Monteverde Orchid Garden
Where: Santa Elena (Monteverde), Costa Rica Fee: 5800 Colones (about US $11) Website: http://www.monteverdeorchidgarden.com Phone: (506) 2645 5308 Email: email@example.com If you are a miniature orchid lover, you would be in heaven in Monteverde Orchid Garden (Jardín de Orquídeas) in Costa Rica. The garden has a vast collection of approximately 450 orchid species native to Costa Rica. Most of the orchids are from Moneteverde Cloud Forest, which is 5000 feet above sea level, but some are from higher or lower level of altitude as well. Our guide was Ricky, the son of the garden owner (yes, it is a private-owned collection), spoke perfect English. Before the tour, he explained to us what makes orchid an orchid. Then armed with magnifying glass, we were led to the growing area. Ninety percent of the orchids were mounted on trees, just like how they naturally grow in the area. I would say about 20% of them where in bloom. Ricky told us that they hardly had to water the plants because of the rainfall and humidity; he only had to water 3 times a year or so. Occasionally, he will spray a mixture of water, garlic, onion and pepper to deter pest - truly an environmentally friendly pesticide. To be quite honest, I haven't heard most of orchid genera grown there, so definitely these are not your everyday orchids from the grocery store. The more familiar orchids are Maxillaria, Pleurothallis, lockhartia, Barkeria, Lycaste, Gongora, Epidendrum and Coelogyne. Most are tiny but all are gorgeous. I was lucky enough to catch the bloom of the smallest orchid flower in the world, Platystele jungermannioides.
About MonteverdeThe word 'Monteverde' means green mountain and it describes precisely what Monteverde offers. If you love nature, you will love this lushly beautiful place. It is situated 5000 feet above sea level. It takes about 4.5 hours of driving from Costa Rica's international airport in San Jose. This drive used to be punishing. The first time we went in 2005, we took a city bus, going through pothole after pothole as big as a monster truck tire. The road was so rough that the ceiling of the bus was padded (so you wouldn't bump your head to the ceiling!). It took us 8 hours to ride the 90-mile journey. Even so, the destination was so worth the hassle. The natural beautiful and wild life were bursting with abundance. Now even though a portion of the road is still not paved, the condition of the road is great comparatively speaking. Therefore, more and more people are heading up to Monteverde. You definitely should pay a visit before it gets too crowded.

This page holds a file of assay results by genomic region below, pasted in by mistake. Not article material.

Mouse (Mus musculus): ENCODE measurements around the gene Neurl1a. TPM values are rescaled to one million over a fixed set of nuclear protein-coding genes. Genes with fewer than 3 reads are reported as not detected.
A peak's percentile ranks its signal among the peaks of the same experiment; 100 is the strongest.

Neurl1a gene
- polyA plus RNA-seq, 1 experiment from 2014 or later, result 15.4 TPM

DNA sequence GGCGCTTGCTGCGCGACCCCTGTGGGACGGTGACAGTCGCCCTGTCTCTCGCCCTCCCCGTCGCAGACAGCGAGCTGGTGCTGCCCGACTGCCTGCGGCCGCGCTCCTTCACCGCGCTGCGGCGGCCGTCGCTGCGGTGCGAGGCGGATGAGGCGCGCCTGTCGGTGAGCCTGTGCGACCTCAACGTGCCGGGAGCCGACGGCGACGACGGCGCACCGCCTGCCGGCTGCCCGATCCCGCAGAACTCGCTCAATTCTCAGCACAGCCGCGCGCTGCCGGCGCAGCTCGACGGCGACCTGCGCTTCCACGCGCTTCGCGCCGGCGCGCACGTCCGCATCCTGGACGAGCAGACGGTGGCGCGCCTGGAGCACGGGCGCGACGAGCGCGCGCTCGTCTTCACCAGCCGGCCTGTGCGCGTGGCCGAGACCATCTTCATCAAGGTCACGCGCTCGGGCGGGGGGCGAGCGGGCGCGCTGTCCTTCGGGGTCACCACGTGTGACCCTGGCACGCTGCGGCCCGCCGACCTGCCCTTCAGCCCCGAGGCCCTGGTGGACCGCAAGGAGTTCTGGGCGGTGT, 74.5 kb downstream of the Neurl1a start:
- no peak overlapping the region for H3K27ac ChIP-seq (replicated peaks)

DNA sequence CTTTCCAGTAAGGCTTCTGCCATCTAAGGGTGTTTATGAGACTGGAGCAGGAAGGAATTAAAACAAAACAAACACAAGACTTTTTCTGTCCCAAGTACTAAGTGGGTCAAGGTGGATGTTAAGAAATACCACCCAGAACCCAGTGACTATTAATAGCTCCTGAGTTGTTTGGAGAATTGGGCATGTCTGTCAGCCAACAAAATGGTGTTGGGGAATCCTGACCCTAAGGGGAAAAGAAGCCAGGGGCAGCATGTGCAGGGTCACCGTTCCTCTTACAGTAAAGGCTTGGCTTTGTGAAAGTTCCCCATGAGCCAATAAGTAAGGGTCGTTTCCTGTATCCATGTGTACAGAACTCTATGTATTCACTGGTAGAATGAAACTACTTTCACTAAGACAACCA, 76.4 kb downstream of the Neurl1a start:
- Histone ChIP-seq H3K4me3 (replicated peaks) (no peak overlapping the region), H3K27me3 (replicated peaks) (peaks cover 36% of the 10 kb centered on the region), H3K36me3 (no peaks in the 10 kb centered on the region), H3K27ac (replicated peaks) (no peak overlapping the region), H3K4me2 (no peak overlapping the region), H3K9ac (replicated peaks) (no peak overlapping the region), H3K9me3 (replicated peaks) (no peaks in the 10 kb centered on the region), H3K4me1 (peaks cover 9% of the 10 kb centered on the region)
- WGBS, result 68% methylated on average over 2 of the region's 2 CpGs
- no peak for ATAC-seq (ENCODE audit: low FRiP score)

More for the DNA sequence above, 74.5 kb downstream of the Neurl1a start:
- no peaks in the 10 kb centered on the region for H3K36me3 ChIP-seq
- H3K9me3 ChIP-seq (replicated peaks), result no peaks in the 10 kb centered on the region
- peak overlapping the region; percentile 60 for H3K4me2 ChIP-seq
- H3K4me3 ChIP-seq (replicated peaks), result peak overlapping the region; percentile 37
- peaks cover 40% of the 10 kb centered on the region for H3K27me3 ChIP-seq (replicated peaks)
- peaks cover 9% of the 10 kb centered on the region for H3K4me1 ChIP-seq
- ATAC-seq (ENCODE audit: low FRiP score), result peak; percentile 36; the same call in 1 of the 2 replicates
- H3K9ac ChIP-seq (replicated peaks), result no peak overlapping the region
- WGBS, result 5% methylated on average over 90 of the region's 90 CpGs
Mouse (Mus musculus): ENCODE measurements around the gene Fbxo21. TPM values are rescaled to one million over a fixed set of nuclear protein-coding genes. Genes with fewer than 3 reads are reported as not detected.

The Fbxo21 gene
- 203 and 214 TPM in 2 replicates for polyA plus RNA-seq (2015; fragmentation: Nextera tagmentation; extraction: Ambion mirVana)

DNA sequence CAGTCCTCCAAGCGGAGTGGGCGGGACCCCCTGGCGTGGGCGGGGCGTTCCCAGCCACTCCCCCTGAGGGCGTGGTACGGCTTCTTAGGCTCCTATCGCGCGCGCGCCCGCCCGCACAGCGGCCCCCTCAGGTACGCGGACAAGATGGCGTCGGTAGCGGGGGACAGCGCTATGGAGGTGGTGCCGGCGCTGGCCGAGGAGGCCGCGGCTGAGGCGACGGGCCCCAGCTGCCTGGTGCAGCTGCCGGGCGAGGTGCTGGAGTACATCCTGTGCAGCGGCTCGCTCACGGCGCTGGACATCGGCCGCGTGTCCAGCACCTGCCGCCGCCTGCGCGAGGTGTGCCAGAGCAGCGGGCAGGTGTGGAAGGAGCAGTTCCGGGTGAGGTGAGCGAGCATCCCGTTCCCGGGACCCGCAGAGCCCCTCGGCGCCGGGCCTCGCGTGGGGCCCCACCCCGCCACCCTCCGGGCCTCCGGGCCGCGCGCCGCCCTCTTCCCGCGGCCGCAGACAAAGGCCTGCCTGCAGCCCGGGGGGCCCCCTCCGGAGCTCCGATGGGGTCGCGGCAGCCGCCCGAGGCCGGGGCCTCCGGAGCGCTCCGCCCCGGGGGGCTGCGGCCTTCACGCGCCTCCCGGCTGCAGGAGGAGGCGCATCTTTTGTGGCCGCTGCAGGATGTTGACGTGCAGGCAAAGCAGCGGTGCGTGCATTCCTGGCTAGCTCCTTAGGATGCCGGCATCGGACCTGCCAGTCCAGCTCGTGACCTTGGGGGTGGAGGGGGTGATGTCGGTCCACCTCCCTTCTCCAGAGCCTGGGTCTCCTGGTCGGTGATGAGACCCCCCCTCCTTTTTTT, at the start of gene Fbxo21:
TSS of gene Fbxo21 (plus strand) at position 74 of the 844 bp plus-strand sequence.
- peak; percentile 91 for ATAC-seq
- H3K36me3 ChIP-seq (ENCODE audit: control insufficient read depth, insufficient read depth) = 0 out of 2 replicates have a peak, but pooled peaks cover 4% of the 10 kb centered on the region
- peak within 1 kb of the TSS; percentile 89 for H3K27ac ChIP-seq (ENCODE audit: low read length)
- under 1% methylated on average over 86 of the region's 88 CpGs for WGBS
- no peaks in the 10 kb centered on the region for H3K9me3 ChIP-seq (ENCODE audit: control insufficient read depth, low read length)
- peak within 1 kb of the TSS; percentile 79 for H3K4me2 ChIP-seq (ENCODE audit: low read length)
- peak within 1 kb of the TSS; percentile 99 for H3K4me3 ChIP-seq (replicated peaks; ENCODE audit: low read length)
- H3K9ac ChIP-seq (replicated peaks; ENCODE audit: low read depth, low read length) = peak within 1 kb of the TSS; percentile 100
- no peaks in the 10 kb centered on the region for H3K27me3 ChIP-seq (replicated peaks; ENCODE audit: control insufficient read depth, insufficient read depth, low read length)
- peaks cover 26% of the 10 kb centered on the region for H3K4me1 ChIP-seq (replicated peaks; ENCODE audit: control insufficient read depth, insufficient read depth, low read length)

Cheese FactoryMonteverde was founded in 1951 by Quakers from Alabama in the US. They started life in this country from cheese making. The practice is still very much intact with way higher tech equipments. The guide, Ronald, was extremely animated and offered great information about cheese making as well as the history of Monteverde.
The Bat JungleMonteverde has about 65 species of bats. This wildlife exhibit explains the different kinds of bats - their habitat, food and behaviors. You will also get to see some bats behind glass. Thoroughly educational and highly recommended.
Jewels of the Rainforest Bio-Art ExhibitionThis exhibit is in a park called Selvatura. It displays a fraction of the 50,000 insects from the Richard Whitten collection. The variations, strangeness and beauty will dazzle you.
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